golf courses, building sites, aiming to colonise the planet
with rosebay confetti, rising like the phoenix.
Fran Baillie was the only one in the family, apart from the cat, who didn’t have a degree, so she went and got one and began to write and hasn’t stopped since. She has been published in Octavius, Gutter, Northwords. Glad Rag, etc., and was runner-up in the Wigtown Poetry Competition 2 years ago.
Of Seiche and Loch Earn
I swim across, past Edinample’s crannog, then
return, sense a drift that needs corrected. Perhaps
the burn that enters from Glen Ogle gives
some subtle push of limbs.
I learn about the seiche –
here, it patterns sixteen hour long sways,
tuned-in with winds,
has freshwater move like tides.
On All Saints’ Day, in 1755, Lisbon’s earthquake
brought her whole Cathedral down, killed thousands, axed a country’s hopes.
In distant Scottish lochs like this,
seismic seiches were observed.
1914, in Sarajevo, one Archduke lost his life,
and still we souls, who tenant footholds
in our shared world watch,
wonder, fearful, in this geometry, see
oscillations rock in Palestine.
Beth McDonough has a background in Silversmithing, and continues to work in mixed media. She often writes on the subject of a maternal experience of disability, and finds poems walking, foraging and swimming in Scotland’s cold waters.
Please could all of you remember
before the 30th of November
that if you want to vote in May
to make sure you can have your say
you need to register on line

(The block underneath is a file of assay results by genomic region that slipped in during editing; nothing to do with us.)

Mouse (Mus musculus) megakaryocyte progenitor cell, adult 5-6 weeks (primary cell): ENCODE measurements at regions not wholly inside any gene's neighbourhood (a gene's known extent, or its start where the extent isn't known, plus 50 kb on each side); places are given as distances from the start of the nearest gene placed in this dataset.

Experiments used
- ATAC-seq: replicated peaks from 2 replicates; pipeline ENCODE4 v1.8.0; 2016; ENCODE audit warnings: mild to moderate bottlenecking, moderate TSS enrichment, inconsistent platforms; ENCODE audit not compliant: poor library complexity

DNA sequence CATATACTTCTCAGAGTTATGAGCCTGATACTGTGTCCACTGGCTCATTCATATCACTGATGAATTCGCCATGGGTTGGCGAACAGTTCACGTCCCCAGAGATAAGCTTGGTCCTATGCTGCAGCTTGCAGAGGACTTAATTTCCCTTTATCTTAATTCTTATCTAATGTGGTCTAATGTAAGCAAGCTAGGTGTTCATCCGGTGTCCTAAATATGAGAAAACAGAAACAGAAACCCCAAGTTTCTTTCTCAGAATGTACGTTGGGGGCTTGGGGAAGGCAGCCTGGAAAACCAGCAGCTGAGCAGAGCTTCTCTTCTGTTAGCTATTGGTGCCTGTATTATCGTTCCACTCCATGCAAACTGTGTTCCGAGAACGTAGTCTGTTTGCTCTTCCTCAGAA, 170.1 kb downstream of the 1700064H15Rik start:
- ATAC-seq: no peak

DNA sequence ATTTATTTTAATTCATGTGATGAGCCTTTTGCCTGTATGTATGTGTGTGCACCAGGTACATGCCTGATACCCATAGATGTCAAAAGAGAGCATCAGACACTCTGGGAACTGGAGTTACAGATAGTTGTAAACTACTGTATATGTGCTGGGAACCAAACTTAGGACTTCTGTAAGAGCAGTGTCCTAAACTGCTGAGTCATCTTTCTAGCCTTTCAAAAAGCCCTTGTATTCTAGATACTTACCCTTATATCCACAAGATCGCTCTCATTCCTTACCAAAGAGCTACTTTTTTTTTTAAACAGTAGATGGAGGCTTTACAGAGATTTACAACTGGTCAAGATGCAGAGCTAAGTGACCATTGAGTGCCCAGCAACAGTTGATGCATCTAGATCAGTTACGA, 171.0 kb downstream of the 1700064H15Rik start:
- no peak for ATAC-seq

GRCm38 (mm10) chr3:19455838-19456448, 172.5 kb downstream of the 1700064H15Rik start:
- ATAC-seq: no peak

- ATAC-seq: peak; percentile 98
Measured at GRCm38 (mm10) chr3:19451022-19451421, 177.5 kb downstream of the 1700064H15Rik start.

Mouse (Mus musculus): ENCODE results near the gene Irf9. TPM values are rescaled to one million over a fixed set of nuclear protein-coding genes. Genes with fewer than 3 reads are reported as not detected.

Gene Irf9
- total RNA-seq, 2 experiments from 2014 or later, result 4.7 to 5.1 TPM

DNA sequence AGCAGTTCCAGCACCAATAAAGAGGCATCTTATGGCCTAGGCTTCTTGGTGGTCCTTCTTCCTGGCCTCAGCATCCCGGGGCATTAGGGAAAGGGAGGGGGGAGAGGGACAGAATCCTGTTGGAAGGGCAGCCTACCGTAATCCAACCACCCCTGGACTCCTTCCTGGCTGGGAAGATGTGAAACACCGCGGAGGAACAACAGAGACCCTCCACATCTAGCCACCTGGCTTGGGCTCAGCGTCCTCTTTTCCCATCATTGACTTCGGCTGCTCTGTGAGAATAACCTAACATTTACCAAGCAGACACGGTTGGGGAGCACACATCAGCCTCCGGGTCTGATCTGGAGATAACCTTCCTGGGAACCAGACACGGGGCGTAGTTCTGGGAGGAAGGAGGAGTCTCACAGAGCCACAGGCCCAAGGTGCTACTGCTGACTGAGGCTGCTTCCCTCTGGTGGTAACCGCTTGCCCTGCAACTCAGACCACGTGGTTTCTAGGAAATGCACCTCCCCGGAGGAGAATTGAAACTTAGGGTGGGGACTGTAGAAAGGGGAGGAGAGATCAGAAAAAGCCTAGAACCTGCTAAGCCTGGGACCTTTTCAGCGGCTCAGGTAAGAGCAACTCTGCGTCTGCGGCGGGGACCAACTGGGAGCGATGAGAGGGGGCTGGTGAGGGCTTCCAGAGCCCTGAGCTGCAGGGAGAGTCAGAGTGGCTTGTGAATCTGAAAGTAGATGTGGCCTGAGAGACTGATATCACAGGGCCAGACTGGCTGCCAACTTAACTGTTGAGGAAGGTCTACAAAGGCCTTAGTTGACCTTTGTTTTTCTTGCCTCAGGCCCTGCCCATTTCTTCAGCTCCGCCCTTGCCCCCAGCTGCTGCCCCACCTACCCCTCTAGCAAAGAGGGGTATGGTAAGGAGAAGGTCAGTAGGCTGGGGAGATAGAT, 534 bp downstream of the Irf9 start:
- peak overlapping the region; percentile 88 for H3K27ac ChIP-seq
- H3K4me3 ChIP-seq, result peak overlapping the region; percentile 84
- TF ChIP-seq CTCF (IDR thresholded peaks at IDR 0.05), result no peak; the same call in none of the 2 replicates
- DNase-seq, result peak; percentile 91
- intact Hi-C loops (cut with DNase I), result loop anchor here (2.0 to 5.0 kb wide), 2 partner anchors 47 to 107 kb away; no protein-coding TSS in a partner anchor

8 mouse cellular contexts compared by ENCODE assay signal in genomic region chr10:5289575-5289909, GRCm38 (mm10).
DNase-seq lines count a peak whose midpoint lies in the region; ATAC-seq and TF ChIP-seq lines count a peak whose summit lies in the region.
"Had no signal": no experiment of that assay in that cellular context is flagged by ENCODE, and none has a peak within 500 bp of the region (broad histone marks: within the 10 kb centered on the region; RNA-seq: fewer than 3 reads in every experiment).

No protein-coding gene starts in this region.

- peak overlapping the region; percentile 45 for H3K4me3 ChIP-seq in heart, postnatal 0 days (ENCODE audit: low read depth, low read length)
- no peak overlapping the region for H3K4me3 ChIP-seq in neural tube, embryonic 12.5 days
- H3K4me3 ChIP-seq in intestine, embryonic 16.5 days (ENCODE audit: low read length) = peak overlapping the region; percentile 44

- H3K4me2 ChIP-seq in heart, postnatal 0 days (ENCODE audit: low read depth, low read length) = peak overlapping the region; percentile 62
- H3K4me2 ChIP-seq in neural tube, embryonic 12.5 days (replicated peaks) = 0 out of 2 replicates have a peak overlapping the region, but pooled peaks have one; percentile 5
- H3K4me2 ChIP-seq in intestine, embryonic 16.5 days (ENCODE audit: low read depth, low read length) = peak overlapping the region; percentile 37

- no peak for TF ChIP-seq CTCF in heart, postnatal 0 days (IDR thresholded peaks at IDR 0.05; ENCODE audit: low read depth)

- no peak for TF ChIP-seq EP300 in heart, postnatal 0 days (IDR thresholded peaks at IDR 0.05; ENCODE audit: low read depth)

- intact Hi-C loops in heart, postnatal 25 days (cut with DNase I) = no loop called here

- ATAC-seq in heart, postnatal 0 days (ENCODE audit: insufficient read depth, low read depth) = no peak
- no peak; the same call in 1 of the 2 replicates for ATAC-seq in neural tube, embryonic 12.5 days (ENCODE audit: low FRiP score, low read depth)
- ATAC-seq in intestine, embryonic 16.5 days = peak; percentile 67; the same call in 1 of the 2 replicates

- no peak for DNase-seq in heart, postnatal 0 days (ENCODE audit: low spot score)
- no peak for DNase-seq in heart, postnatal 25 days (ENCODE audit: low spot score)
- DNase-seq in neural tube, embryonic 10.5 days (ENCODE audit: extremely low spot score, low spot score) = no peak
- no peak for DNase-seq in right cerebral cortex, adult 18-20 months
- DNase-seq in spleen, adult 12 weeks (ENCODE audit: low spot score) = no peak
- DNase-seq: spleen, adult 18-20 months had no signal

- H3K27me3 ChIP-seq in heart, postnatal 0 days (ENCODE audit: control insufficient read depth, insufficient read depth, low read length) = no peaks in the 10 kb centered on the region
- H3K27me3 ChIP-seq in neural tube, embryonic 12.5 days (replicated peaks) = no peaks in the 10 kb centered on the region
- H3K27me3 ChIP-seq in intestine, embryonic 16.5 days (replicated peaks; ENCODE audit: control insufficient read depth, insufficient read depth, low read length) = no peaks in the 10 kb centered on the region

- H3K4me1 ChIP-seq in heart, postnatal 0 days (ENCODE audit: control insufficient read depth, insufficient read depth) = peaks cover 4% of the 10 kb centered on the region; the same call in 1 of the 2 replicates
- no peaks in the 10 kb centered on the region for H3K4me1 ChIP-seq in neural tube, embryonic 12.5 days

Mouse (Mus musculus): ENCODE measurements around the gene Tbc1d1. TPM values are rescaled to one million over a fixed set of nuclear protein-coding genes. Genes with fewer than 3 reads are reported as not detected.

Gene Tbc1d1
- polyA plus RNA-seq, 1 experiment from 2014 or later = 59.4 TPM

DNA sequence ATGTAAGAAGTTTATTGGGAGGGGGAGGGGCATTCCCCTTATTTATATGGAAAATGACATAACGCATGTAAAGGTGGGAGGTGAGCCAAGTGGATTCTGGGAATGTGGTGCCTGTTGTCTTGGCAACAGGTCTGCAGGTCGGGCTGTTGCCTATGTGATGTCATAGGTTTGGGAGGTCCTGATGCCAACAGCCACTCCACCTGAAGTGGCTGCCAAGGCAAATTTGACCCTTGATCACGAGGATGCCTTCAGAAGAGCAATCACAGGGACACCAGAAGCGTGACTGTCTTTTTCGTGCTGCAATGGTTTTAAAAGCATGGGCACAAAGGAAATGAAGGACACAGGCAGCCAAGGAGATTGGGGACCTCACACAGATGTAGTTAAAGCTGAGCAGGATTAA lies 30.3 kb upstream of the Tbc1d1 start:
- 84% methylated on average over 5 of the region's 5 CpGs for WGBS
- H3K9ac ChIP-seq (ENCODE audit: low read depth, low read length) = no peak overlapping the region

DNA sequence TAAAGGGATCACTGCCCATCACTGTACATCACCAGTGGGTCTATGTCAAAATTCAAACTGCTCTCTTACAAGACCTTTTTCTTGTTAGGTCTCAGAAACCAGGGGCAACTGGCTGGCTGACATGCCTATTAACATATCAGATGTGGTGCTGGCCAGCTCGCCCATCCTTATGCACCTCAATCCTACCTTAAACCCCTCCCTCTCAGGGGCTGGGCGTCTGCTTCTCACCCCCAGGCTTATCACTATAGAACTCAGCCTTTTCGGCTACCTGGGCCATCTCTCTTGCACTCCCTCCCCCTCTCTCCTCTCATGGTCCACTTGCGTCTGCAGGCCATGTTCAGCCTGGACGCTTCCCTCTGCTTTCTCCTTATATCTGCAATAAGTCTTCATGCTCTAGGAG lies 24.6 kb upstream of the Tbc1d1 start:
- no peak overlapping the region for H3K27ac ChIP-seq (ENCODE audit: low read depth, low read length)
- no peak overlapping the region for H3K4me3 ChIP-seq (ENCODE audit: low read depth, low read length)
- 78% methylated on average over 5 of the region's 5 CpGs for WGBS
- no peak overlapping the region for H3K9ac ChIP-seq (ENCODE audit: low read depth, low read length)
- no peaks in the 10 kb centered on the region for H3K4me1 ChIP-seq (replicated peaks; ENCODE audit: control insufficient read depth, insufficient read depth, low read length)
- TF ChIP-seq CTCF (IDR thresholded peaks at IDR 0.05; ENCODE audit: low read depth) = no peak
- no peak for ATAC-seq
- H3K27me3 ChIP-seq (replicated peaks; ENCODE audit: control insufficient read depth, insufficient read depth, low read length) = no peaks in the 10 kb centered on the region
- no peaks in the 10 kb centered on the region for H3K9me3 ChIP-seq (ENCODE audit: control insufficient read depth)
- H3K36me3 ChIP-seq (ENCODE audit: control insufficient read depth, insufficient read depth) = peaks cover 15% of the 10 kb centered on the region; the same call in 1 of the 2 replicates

so get yourself signed up on time
the government no longer sends
a form by post. We recommend
you don’t delay. And tell your friends.
REGISTER TO VOTE – click here!
Thank you. Normal poetry service will now be resumed.
Babysitting the Next Dalai Lama
for Kathryn Gessner
They said he said the next
Dalai Lama might be found
outside Tibet —
can you imagine
what it might be like
Not the actual infant,
for just a day
just a spirit, such a spirit,
before it’s joined
I pretend the child
is at play,
sitting on a small mat
in a chamber
of my heart.
I move through
my work attentively —
I want to nurture
honestly and not deceive,
and so I breathe
more consciously and deeply,
be open to the joy
in every fold of laundry,
let my hands find
in each pocket
that I turn.
They pay you a visit,
after eight days,
when neighbours complain
of wet walls.
Splinter your door,
in your one room.
Hear the tap dripping,
see drops bounce and reel
towards the brink,
slip over the edge,
pool on your floor.
So much of it,
that you almost float
water cushioning your fall.
Clare Hepworth-Wain is just starting, this year, to send her poems out and has had them published on the Poetry School Blog, in Nutshells and Nuggets and in the Ex Libris pamphlet Voices and Memory.
The celebrated children’s author
takes his pencil
from school to school
he sharpens it
then snaps it,
draws out dismay
for linear dreams
adorning blank paper
Petra Vergunst is a freelance community artist, composer and poet. Illustration was written as part of her project Have: Not Have in which she explores ideas of possession and dispossession and what these mean to us in our personal lives.